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Investing in a Community

When I discovered Usenet in 1986, I fell in love immediately. It was fascinating to have access to so many people in so many places with so many different perspectives and experiences. It was a vast bank of knowledge that was as receptive to questions as the main computer on Star Trek. It was full of creators, fecund and unpredictable. It was bizarre and entertaining, and in many cases, a community. Even when it sank into legendary flame wars and jackassery, it was a community, and that is fundamentally why it was so addictive.


Over the years, I became less-and-less of a presence there, drawn elsewhere by the changing priorities that come with age, career and the emergence of new technologies, but I never forgot that feeling of membership in even the most anarchic of groups that was Usenet.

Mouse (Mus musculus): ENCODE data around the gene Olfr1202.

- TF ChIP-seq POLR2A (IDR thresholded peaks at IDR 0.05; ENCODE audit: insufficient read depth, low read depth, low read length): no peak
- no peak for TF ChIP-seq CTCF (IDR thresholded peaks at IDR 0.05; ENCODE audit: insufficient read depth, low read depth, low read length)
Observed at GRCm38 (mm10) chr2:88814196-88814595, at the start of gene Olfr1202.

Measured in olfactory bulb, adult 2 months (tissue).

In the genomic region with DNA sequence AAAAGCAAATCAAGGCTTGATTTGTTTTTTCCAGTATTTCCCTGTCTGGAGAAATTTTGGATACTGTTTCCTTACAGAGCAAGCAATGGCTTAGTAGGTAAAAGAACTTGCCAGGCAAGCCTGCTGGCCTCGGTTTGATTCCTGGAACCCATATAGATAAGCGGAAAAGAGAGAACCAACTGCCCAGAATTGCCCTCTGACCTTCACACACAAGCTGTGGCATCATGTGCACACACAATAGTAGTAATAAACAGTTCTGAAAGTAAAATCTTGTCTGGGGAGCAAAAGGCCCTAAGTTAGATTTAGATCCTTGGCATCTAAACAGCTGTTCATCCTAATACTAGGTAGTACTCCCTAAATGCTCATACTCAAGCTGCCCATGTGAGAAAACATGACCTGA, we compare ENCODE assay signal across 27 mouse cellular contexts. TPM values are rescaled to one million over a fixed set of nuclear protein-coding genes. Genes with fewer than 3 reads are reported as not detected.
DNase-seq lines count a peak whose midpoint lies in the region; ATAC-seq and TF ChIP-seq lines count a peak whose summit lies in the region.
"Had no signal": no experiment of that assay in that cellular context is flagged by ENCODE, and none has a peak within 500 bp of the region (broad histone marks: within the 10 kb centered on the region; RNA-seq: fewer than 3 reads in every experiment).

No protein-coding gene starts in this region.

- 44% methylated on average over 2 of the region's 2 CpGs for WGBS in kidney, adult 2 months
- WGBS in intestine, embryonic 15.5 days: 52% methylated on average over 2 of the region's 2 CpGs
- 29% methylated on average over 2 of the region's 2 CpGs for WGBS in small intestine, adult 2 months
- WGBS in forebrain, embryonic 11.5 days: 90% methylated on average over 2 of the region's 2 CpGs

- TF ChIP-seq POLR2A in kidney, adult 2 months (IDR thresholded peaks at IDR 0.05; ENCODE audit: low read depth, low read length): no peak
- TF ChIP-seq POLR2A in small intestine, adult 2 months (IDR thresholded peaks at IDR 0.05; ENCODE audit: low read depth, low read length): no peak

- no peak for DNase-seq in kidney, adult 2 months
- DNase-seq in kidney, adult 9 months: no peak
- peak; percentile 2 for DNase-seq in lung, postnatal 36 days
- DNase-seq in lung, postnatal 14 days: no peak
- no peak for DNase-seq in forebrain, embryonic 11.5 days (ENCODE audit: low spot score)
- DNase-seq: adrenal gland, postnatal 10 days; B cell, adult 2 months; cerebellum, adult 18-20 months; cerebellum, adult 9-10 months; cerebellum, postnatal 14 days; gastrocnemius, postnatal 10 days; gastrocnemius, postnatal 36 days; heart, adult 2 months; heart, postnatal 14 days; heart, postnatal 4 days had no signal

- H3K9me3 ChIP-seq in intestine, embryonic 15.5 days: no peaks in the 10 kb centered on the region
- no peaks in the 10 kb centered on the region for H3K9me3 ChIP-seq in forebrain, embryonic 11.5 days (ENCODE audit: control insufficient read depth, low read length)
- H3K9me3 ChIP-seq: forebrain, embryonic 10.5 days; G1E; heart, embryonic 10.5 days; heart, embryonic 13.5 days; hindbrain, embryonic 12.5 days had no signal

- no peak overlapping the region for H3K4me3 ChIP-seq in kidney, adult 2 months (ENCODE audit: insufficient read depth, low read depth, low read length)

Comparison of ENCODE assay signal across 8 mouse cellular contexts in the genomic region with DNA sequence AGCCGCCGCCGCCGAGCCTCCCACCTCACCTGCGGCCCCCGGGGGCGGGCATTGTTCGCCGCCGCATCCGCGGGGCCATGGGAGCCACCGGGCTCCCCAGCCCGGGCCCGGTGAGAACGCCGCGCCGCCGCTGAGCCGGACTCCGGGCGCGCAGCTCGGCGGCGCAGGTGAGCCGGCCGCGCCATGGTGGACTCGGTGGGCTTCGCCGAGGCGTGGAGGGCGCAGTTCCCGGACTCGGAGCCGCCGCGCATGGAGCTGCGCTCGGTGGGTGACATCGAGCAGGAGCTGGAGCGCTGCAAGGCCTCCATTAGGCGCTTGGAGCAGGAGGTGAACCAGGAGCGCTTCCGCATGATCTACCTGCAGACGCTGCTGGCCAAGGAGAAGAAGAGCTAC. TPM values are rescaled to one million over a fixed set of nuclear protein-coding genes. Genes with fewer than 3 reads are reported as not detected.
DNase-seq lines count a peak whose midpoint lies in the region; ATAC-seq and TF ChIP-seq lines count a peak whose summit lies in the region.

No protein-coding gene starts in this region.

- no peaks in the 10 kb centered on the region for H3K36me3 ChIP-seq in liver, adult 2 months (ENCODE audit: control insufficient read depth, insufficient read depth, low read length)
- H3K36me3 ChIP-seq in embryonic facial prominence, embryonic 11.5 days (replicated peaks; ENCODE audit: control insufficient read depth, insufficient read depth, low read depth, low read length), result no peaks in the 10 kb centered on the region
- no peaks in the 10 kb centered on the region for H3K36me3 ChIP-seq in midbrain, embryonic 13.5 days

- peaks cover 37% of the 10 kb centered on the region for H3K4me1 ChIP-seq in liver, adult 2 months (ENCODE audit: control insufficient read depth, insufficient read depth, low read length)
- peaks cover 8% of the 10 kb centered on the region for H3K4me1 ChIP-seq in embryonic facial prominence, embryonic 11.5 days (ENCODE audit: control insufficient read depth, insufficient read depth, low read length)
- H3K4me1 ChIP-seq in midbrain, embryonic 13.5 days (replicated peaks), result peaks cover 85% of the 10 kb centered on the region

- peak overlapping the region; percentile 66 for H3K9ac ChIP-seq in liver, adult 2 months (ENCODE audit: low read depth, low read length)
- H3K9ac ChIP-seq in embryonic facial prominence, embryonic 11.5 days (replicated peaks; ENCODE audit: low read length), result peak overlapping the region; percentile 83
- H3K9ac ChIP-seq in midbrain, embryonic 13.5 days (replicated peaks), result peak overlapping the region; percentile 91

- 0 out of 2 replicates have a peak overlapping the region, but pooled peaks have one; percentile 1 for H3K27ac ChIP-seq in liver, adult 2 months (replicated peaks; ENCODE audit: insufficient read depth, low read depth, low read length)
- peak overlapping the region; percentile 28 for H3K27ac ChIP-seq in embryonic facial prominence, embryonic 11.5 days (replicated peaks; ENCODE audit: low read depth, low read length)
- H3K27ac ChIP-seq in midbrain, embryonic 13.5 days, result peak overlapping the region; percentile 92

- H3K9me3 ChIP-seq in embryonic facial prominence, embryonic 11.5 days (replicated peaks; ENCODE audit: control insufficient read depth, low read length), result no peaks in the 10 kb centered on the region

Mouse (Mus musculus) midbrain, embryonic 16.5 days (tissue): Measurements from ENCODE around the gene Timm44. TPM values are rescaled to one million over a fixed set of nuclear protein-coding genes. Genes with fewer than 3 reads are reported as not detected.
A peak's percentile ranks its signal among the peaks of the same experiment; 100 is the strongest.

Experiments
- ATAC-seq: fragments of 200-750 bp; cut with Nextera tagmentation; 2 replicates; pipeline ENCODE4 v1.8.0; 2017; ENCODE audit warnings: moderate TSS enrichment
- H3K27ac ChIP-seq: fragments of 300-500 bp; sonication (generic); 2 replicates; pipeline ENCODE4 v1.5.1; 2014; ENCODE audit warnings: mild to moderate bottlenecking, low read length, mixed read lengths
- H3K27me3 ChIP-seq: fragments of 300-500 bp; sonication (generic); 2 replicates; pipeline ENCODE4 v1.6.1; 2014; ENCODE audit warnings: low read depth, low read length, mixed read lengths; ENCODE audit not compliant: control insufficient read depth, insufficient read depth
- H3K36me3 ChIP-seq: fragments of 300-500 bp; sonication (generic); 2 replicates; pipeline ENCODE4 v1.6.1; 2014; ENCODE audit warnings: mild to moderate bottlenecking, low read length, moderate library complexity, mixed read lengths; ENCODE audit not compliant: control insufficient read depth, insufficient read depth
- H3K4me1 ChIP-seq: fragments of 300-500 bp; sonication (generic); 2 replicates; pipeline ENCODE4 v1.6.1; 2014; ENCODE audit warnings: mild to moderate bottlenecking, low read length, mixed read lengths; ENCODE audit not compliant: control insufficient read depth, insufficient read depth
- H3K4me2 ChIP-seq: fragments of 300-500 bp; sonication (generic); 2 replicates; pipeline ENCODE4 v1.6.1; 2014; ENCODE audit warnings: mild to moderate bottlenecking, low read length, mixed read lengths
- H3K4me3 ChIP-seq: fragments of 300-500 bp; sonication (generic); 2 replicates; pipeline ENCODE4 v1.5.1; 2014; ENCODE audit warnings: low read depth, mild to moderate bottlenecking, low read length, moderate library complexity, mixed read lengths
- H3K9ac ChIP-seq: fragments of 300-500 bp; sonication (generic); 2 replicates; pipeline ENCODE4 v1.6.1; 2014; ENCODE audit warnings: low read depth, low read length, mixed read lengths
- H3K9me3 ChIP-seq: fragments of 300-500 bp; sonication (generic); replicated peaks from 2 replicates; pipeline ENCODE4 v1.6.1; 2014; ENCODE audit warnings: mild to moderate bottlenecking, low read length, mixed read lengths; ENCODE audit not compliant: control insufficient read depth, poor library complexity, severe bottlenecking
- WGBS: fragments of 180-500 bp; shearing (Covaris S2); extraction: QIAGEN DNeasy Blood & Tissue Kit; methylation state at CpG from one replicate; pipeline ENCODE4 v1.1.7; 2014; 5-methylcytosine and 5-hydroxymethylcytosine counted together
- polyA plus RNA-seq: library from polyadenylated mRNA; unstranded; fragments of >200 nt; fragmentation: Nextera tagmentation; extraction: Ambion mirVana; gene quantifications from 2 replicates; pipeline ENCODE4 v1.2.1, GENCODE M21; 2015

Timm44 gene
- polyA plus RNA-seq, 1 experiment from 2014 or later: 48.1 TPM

It wasn’t until I started visiting StackOverflow in 2009 that I found as compelling an experience. I originally came across it while using Google to find an answer to a tricky programming problem. In addition to getting a solution to my pressing issue, I found that my experience with AppEngine allowed me to contribute rather quickly, and I got sucked into the experience of acquiring reputation and badges. Yes, it felt a bit juvenile; it was something of a guilty pleasure, but I decided that there was no harm in combining game play with helping other developers.


Two years and four months later, I’ve crossed two significant milestones on StackOverflow: I’ve crossed the 10K line in reputation points, and I’ve earned the google-app-engine Silver badge, making me one of six to have done so. I’m going to bask in pride for a few minutes and then move on. There are other milestones to look towards, even though they may be far away, but in the meantime, I’ll derive a lot of pleasure and enjoyment from answering questions and helping out just because that’s the right thing to do.

It’s good to be part of a community again. They are worth investing in.